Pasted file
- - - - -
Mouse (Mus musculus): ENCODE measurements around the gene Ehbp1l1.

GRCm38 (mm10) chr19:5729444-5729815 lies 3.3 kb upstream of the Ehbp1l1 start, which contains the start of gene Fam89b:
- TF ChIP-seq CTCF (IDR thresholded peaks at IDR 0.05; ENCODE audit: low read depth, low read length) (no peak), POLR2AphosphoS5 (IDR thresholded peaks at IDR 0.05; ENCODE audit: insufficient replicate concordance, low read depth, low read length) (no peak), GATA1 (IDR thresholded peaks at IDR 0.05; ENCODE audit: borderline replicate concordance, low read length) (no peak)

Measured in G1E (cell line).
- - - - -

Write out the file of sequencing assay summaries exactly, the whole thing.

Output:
Mouse (Mus musculus): ENCODE measurements around the gene Ehbp1l1.

GRCm38 (mm10) chr19:5729444-5729815 lies 3.3 kb upstream of the Ehbp1l1 start, which contains the start of gene Fam89b:
- TF ChIP-seq CTCF (IDR thresholded peaks at IDR 0.05; ENCODE audit: low read depth, low read length) (no peak), POLR2AphosphoS5 (IDR thresholded peaks at IDR 0.05; ENCODE audit: insufficient replicate concordance, low read depth, low read length) (no peak), GATA1 (IDR thresholded peaks at IDR 0.05; ENCODE audit: borderline replicate concordance, low read length) (no peak)

Measured in G1E (cell line).